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GravSynth in Review – Gravity Makes All The Difference

grav_synth5The App Store has been gifted with many applications for musicians and aspiring DJs. While many of these apps have their positives and negatives, they all lacked a pivotal use of the accelerometer. GravSynth, developed by KAYAC Inc., sets itself apart from all beat synthesizers in the respect that it doesn’t solely rely on different track pads and arbitrary sound effects. Heck, it only has one specific beat sound. While this may seem like it kills the longevity because it lacks variety, this is definitely not the case with GravSynth. Once you experiment with the magnitude of settings, and how crucial the accelerometer plays in the process, you soon realize what makes GravSynth unique.

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Does OS 3.0 improve the sound of the iDevice?

Thank you Engadget

Among many hidden and official features of the new OS, there is speculation, hype and perhaps even a bit of placebo stirring among the enthusiastic audiophile crowd; apparently, the new OS has improved the sound of both the iPhone and the iPod Touch. I am a keen member of headfi, a great headphone-devoted forum where you can geek out with enthusiasts, trade, sell, barter, discuss and make noise about your favourite phones, amps and cables. Since 2004, I have been perusing heafi and since 2006, verbosely posting. In my short time, I have seen the coming and going of many hype threads and and others that are true treasues. As a portable audiophile, I am more than interested in claims that OS 3.0 improves iDevice sound quality.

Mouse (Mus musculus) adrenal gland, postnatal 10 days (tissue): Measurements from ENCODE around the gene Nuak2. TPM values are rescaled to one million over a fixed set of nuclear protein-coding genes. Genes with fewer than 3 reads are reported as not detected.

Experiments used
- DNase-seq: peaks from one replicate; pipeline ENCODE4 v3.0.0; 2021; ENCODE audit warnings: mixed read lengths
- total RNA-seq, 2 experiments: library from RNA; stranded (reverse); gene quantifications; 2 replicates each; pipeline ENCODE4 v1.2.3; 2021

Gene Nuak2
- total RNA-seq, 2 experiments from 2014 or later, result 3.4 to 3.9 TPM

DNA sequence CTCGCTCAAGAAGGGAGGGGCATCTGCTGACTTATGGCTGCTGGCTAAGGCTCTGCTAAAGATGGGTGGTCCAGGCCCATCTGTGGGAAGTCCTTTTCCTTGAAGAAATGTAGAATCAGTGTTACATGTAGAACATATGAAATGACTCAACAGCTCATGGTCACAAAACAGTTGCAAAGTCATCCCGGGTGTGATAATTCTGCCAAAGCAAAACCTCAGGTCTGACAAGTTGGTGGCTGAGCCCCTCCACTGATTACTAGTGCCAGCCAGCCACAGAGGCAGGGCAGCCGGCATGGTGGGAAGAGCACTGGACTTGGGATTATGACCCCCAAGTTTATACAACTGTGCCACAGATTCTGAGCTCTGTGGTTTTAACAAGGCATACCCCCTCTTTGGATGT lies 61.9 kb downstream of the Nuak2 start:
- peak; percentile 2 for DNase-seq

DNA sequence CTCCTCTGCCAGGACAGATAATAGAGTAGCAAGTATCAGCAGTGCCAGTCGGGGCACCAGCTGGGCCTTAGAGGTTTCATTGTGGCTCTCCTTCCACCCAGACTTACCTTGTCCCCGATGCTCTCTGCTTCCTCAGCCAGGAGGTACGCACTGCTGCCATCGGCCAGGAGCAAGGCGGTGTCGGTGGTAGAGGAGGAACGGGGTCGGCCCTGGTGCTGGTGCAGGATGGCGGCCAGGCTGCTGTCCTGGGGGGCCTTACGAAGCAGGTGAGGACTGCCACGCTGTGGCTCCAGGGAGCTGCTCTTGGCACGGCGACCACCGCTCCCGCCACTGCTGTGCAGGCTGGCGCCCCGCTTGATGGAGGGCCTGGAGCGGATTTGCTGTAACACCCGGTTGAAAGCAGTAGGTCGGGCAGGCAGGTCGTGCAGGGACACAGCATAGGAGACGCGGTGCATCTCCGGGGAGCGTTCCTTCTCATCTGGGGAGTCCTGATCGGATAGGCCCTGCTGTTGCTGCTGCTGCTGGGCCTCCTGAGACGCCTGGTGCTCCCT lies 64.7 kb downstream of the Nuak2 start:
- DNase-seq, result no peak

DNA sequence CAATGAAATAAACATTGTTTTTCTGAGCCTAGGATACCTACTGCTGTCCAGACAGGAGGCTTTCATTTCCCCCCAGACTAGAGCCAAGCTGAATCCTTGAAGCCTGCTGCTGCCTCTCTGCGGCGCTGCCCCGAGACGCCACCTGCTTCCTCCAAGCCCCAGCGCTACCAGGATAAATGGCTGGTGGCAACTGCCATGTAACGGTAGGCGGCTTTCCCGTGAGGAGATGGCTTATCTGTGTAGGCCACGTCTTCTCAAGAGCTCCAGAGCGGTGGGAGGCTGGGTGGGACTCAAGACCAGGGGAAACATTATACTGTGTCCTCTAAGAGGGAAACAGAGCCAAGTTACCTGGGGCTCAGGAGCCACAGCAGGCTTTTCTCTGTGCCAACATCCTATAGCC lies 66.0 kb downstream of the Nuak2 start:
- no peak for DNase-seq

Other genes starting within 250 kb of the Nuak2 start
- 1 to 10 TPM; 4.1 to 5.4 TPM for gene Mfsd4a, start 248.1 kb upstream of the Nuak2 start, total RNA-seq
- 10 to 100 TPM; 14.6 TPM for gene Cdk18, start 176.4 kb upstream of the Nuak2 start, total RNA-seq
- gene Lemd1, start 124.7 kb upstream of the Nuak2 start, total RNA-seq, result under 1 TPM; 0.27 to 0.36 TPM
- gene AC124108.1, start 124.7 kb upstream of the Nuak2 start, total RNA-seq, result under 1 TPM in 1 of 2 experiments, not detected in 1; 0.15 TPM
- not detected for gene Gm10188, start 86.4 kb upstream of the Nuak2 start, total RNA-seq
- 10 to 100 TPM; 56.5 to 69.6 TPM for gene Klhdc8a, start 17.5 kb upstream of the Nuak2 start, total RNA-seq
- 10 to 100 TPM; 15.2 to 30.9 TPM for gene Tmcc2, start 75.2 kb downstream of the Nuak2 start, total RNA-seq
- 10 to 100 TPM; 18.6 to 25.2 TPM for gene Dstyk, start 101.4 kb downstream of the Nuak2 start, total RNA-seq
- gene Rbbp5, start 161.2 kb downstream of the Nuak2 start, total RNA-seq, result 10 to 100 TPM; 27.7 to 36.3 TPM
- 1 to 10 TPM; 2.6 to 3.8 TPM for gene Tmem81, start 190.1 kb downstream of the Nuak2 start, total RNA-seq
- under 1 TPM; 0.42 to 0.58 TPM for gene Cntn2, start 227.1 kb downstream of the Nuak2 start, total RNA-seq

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Protrack Professional Field Recorder for iPod and iPod Touch

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Protrack Shown with iPod Touch

I came to the happy monochromatic world of Apple MP3 players in 2007 after hating everything portable that was not minidisc. For good reason too – in 2004, there simply were no fully-featured player/recorders that did not hiss from their headphone jacks like the more dangerous snakes in the world. Sure, there were half-attempts from the likes of Rio and iRiver, but nothing that made my Sharp Auvi-powered MD recorder waver in the reeds.

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Millions of Songs on your iPod Touch?

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Not mine. In fact I shuffle parts of my library very regularly so that my iPod Touch is never more than 1/3 full. Still, that is probably only 1000 songs at a maximum. However, if technology will have its way (and it will), the next next next next iPod could carry millions of songs. How will this be accomplished? Well, let me remind you about a great feature called digital compression. It has been around since the dawn of mathematics, but only in the last 30 or so years, been applied to music. In fact, the world’s de facto audio standard, the Redbook CD is compressed at 16 bits and 44.1 kHz.